I am what you might call a casual tennis fan.
I like to play the game, although my only real triumph was a three-set thriller against former Minot Daily News sports writer Chris Aarhus on the hard courts of Hammond Park. Not exactly a world-class event.
The majors are always fun to watch and I will pay attention to the Davis Cup and the Olympics, but probably more because of the United States vs. the World concept than to follow specific players.
Yet, here I was, glued to the television for the better part of the late morning and early afternoon on Sunday watching the men's finals on Centre Court at Wimbledon.
American Andy Roddick and the best player in the history of the sport Roger Federer, from Switzerland, battled it out in an epic final, worthy of every Bjorn Borg vs. John McEnroe or Andre Agassi vs. Pete Sampras match I have ever watched.
The match was back and forth until the bitter end when Federer finally broke Roddick's serve, the only time he did in the final, to win 16-14 in the fifth set. The match featured 38 games won for Federer and 39 games won for Roddick and no real breathing room
for nearly four hours. While many consider last year's final between Federer and Rafael Nadal to be the best match in recent history, this has to top it.
On one side there is Federer, now alone at the top with 15 majors. In the Nike commercial the conveniently followed the match, sports royalty like Michael Jordan, Tiger Woods, Serena Williams, who just one the women's title on Saturday, McEnroe and even Sampras praised Federer for the achievement. Only Woods had the opportunity to joke with Federer about 15 titles being "pretty good" (Woods has 14 major victories in golf).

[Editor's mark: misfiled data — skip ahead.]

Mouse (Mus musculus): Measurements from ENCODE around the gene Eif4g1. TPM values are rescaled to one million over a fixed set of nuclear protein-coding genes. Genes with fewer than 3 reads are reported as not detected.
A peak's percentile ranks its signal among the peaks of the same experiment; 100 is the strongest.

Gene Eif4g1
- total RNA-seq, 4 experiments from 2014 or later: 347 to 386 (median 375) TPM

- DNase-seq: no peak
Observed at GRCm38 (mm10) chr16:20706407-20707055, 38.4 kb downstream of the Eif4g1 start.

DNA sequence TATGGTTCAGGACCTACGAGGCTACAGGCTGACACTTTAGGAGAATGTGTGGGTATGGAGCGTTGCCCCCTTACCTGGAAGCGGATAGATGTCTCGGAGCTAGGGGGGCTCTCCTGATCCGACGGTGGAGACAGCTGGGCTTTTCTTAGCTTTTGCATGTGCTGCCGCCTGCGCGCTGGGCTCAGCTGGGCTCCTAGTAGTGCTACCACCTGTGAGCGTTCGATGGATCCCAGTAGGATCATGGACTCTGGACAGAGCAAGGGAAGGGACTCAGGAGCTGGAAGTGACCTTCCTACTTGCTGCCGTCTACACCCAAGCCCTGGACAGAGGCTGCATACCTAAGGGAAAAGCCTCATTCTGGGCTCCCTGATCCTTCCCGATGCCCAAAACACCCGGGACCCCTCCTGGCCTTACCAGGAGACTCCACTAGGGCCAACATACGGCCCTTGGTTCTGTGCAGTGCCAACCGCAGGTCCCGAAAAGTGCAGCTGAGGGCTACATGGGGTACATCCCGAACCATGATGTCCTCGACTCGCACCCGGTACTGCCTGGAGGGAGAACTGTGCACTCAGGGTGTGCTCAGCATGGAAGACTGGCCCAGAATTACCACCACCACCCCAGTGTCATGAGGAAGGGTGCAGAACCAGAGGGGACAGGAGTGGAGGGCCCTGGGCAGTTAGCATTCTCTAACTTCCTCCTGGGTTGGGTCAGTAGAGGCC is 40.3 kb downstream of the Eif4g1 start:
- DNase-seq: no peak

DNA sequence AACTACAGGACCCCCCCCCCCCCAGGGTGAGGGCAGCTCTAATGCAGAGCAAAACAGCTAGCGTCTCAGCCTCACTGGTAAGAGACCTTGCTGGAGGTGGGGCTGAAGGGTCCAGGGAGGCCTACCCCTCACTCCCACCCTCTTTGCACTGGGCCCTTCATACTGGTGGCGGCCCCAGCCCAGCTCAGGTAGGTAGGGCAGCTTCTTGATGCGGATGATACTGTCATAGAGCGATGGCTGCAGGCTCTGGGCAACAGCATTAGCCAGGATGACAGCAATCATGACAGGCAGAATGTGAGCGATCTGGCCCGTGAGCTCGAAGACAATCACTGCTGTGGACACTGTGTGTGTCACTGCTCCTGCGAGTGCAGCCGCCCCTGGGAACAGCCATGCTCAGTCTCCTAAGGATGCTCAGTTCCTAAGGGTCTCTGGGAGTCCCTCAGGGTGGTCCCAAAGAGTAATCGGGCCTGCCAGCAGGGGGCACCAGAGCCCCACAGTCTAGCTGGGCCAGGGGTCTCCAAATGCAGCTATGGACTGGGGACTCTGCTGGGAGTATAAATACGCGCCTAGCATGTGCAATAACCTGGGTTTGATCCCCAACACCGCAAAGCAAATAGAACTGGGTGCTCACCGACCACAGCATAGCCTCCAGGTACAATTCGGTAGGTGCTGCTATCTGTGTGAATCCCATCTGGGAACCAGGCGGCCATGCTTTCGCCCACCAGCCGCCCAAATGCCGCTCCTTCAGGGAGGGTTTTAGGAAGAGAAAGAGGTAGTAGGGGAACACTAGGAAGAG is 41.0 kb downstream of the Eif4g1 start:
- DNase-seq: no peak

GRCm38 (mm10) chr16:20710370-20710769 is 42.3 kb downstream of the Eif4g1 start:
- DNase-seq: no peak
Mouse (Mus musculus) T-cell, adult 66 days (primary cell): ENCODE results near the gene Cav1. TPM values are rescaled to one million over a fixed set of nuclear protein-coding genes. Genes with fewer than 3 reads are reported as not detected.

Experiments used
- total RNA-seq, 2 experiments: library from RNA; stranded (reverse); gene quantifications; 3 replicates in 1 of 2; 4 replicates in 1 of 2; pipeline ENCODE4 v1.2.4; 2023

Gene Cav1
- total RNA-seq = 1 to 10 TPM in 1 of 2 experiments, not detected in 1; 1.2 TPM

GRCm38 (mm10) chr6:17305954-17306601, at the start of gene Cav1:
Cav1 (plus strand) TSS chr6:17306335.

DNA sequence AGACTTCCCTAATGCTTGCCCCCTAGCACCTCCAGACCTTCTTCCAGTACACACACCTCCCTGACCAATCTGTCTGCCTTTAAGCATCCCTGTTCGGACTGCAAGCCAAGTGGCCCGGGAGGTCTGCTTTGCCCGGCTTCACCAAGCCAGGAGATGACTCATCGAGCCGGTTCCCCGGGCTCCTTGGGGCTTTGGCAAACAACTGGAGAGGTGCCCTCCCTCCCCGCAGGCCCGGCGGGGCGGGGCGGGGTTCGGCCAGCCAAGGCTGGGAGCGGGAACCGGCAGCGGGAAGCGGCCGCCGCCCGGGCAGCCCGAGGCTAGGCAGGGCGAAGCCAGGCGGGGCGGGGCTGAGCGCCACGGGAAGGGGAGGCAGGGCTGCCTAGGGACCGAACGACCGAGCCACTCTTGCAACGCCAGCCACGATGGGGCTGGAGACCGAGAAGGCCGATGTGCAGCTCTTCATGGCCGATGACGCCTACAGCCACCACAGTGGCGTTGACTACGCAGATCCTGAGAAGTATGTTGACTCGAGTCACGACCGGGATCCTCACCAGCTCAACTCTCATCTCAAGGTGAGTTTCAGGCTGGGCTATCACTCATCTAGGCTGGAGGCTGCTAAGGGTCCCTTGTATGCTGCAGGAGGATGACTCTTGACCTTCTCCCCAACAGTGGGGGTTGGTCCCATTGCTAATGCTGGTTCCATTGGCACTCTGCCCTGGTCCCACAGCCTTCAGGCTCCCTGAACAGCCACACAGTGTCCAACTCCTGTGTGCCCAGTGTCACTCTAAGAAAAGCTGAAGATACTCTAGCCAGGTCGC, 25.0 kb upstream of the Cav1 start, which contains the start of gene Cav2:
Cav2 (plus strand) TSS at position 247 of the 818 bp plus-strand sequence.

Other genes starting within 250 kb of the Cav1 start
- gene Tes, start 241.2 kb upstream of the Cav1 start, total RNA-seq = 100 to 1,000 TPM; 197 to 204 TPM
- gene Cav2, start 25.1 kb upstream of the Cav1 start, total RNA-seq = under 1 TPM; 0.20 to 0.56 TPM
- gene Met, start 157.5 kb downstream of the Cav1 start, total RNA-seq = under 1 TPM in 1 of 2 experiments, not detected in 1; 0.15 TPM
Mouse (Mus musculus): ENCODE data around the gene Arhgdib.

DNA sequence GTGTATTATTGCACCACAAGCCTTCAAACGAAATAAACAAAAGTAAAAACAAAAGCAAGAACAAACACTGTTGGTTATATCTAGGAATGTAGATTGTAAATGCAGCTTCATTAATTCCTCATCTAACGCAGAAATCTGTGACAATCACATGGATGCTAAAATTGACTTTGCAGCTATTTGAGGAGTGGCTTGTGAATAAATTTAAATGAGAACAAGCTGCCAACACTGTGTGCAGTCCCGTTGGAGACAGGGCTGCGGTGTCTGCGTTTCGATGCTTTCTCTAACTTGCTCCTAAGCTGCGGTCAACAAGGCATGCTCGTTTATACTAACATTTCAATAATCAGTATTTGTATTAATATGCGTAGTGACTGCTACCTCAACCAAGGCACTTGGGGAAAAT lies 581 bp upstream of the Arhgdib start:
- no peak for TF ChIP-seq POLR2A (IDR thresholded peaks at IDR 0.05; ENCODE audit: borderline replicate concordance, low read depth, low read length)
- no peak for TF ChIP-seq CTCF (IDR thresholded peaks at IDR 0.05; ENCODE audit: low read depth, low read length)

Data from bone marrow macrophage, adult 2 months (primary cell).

That was the obvious reason why Sunday's match was historic.
But I took away something else.
The resurgence of Roddick was remarkable. This was a guy who didn't look like he belonged on the court with Federer in either of his previous losses in the finals at Wimbledon.
But this year is different. This is a different Andy Roddick.
He was different not only in the final Sunday, but throughout the tournament. He withstood five sets with Lleyton Hewitt in the quarterfinals and then upset an entire country - heck, an empire - when he toppled British hopeful Andy Murray in the semis. Roddick, while ranked sixth coming in, really wasn't on too many tennis radars coming in.
But he has changed his game.
To me, that is the lesson learned from the tournament. Here is a guy who has won a major, is one of the top tennis players in the world, is by all accounts a very rich man, but knew his game needed changing.
So what does he do? He swallows his pride and changes it.
Once perceived as a booming serve with a great forehand, Roddick has added a crafty backhand, a new leaner body to run down shots and probably most important, a newfound court sense. Sure, the big serve is still there, but there is a savvy, almost grown-up demeanor to his once boyish game.
I can remember seeing him play Agassi at the Englestad Open exhibition match in Grand Forks thinking that the longer the point, the more Agassi is likely to win. Roddick was all power and no finesse, Agassi just the opposite. Now, I am not so sure.
On Sunday - and throughout his last three matches - Roddick would set up shots. Before, it always seemed like you could dupe him into being out of position. How he is the dupee, not the duper (OK, they aren't words, but they should be).
What was even more impressive is how Roddick was after the match. It truly affected him not to win. Sometimes it seems professional athletes don't have the fire they had when they started out. Since money is no longer an object, they go through the motions. Not true in Sunday's final.
If tennis can continue to have finals like this, with three, four or five great story lines, it might get back to the glory days of McEnroe, Borg and Jimmy Connors.
It might even make the casual fan and avid one.
(Michael Linnell is the sports editor for The Minot Daily News. He can be reached by e-mail at firstname.lastname@example.org)